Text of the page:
Acrylamide is formed in starchy foods – mainly bread, crackers and cookies as well as coffee and potato products.
Acrylamide is formed when sugar and asparagine, an amino acid that occurs naturally in grains, are heated above 100 °C. This is due to a chemical process known as the Maillard reaction. The process gives fried foods and baked bread its’ brown color and its distinctive flavor. Acrylamide levels are kept relatively low as long as water is part of the equation. Levels rise with an increase in time and temperature as moisture is being reduced.
In a report written by Livsmedelsverket*, the Swedish Food Agency, it has been established that the intake of acrylamide primarily comes from three different product categories; potato products, grain-based products and coffee. The levels of acrylamide and consumed quantity both decide the total intake of acrylamide. As acrylamide is a carcinogen, there is no dose small enough that it is deemed safe and not contributing to an increased cancer risk. *Source: Livsmedelsverkets report series no 11 part 2/2017
Studies in animals confirm that acrylamide is carcinogenic and causes DNA damage. High doses can cause neurologic damage and infertility. Scientific experts in the EU believe that the carcinogenic effect could be applicable to humans. Acrylamide is water soluble and easily absorbed by the body. Keeping intakes at a minimum is thus highly recommended.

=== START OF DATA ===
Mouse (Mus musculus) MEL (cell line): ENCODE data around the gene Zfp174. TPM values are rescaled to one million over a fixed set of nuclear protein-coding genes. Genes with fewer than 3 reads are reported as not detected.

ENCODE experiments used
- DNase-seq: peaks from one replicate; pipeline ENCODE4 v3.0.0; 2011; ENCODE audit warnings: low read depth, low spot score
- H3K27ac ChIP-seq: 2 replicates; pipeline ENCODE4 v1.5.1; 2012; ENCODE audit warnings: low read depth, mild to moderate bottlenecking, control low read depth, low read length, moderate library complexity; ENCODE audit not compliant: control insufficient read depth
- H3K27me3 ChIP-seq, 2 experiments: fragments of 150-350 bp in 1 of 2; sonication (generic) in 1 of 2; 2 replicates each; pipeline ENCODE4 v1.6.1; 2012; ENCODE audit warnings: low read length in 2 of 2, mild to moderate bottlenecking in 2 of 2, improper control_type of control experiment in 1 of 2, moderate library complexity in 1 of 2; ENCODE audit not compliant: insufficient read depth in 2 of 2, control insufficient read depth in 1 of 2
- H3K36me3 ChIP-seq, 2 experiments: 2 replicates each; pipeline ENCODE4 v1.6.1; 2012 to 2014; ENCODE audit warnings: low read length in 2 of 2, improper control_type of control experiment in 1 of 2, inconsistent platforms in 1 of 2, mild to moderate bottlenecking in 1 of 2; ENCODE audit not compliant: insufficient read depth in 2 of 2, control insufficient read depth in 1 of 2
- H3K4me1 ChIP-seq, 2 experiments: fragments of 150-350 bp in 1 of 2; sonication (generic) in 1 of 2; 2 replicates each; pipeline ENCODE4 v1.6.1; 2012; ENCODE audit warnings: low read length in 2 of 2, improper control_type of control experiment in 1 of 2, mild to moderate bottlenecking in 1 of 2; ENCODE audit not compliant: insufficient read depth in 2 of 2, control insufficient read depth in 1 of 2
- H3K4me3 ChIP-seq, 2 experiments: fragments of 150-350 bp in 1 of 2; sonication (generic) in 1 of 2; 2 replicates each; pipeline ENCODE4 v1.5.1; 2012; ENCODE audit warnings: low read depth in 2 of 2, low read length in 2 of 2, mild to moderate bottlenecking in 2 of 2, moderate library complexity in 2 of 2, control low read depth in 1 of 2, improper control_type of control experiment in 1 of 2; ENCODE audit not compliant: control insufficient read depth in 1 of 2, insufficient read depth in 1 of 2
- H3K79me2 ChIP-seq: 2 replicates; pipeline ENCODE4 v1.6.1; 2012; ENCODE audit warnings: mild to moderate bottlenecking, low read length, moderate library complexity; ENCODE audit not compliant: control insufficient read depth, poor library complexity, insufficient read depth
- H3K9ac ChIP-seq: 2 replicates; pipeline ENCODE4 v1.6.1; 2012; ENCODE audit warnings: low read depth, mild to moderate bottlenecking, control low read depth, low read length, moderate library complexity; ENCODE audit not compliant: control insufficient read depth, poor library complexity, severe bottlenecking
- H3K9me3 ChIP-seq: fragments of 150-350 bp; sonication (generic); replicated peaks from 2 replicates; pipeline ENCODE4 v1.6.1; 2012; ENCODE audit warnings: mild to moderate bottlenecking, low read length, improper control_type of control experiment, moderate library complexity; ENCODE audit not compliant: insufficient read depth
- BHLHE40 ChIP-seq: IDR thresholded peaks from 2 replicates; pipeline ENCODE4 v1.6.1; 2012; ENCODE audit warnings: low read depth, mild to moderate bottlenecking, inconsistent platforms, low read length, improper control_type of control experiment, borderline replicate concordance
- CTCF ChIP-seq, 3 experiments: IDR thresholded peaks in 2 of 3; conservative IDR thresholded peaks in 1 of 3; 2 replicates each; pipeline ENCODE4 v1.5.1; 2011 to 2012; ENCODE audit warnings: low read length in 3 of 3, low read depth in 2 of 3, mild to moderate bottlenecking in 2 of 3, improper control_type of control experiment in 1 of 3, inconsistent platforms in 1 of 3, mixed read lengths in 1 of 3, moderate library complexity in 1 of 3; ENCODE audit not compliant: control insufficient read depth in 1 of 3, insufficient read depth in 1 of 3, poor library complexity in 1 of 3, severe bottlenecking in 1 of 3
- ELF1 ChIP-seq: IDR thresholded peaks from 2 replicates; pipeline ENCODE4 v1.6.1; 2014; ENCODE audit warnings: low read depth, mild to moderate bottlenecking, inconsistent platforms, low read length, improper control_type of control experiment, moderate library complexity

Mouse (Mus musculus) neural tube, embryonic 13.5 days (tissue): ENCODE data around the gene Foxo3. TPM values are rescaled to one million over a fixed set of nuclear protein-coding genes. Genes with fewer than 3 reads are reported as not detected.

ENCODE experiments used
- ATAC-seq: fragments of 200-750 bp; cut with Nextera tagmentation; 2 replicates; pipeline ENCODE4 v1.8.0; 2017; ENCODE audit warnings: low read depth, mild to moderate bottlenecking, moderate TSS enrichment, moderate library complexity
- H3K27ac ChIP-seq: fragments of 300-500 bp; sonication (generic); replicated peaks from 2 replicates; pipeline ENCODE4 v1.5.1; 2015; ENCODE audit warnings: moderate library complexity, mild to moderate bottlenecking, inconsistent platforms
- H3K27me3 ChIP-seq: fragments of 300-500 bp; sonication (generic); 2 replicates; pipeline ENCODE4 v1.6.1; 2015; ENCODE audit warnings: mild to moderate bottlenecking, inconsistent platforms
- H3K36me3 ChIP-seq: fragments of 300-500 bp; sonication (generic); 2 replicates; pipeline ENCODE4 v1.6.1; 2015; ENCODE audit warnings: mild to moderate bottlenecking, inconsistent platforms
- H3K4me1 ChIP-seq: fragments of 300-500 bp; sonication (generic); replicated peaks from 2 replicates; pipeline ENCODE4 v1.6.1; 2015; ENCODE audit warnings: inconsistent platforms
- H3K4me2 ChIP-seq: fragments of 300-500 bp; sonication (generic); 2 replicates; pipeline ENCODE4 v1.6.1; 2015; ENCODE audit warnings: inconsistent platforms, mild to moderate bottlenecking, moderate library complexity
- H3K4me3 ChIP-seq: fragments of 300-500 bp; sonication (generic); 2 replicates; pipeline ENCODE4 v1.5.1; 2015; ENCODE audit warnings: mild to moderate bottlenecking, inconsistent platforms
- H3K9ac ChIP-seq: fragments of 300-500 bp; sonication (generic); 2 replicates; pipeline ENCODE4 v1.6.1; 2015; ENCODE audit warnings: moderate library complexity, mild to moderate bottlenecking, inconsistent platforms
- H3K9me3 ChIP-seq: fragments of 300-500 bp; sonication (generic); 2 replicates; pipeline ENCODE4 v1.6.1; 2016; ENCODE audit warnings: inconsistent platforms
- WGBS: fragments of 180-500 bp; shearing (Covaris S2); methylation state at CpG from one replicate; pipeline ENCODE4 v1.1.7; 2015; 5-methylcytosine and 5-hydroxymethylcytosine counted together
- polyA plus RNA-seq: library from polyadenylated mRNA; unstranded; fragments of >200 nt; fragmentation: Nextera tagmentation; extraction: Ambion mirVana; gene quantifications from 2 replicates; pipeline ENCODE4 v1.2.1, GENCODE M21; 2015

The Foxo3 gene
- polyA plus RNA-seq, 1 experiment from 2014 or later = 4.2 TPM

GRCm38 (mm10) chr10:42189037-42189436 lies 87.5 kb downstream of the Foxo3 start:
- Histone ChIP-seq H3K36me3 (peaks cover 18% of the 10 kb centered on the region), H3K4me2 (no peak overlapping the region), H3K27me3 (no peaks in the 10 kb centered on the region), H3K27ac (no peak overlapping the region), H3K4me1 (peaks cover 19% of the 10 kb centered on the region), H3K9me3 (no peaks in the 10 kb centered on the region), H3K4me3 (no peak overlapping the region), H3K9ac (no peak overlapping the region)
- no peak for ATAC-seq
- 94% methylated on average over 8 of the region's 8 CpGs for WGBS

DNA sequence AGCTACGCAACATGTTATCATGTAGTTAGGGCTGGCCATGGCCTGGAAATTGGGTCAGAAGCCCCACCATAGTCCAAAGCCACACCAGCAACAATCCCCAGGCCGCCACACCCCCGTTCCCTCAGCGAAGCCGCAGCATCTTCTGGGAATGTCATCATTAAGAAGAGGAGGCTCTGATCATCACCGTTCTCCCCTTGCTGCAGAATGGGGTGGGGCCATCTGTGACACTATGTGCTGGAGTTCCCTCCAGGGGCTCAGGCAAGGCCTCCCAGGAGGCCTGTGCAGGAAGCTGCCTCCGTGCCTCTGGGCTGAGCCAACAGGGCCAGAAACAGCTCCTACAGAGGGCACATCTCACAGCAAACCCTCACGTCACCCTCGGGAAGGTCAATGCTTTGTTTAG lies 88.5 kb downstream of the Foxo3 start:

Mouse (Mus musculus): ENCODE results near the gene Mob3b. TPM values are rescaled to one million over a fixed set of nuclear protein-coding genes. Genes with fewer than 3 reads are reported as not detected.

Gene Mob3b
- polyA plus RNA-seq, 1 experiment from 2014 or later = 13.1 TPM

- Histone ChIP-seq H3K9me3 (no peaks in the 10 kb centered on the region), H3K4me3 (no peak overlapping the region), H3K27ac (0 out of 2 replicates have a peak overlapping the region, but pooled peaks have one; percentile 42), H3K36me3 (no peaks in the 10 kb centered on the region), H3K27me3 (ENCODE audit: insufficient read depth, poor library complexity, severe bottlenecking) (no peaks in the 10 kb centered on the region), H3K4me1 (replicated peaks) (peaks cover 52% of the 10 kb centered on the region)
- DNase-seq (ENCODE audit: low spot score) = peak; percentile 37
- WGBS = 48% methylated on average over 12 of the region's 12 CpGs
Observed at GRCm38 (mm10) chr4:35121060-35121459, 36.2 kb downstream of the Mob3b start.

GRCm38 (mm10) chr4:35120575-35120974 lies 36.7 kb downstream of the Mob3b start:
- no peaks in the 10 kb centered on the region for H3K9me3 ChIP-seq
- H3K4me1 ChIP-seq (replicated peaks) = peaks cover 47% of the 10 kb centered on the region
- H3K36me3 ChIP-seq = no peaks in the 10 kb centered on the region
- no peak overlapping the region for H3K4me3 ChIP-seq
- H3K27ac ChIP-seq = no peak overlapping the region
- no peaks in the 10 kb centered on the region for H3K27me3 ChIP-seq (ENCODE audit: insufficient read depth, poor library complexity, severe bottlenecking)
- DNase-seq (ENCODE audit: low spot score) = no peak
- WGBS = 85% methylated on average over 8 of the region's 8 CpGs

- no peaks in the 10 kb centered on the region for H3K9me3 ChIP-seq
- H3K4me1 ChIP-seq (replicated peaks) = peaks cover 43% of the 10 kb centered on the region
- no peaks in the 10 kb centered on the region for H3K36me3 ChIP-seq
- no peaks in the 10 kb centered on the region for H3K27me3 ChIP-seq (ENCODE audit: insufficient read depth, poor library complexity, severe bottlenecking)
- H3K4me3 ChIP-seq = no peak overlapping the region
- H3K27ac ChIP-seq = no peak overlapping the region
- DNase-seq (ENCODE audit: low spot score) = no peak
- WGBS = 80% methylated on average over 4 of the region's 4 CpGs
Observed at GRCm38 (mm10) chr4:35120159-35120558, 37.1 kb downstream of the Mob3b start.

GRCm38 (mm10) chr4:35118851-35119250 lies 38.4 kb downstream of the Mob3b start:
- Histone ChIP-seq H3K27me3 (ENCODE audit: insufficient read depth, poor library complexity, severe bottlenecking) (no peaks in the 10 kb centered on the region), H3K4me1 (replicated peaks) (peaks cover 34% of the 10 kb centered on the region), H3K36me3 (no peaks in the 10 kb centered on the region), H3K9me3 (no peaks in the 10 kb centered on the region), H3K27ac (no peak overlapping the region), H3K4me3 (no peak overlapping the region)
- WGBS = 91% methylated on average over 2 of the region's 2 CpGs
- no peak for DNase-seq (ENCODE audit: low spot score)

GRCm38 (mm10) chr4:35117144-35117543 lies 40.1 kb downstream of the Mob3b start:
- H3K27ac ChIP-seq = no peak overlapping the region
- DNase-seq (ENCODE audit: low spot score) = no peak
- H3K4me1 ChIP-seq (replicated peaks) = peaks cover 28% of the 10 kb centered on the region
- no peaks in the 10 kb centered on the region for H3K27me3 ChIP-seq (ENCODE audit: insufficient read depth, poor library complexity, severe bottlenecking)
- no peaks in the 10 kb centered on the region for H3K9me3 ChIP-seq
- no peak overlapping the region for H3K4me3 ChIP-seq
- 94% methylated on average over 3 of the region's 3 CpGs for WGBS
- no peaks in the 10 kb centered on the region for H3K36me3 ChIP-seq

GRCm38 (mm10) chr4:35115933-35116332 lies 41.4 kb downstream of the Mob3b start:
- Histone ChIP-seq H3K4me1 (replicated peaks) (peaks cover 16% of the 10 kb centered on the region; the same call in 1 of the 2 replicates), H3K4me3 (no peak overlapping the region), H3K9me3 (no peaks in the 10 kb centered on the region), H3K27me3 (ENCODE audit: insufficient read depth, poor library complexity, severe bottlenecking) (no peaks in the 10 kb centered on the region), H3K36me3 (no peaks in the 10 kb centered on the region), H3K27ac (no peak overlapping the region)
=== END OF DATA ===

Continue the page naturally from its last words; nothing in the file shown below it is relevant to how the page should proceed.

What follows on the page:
Certain amounts of acrylamide can’t be avoided. The way crops are cultivated, stored and selected (as well as seasonal variations) can affect acrylamide levels.
The EU Regulation, EU 2017/2158, establishes mitigation measures and benchmark levels for the reduction of the presence of acrylamide in food which food producers must comply with. These benchmark levels act as guidance for food producers and a basis for future actions within the EU. Set benchmark levels should not be seen as “approved” levels as they are not linked to the risk posed by the acrylamide content in the various categories. The benchmark levels may be revised.
The trade organization Food Drink Europe has compiled a toolbox to assist food producers in keeping their products compliant with EU regulation. The document provides thorough explanations on how various foods should be processed – from cultivation to preparation – in order to decrease the levels of acrylamide.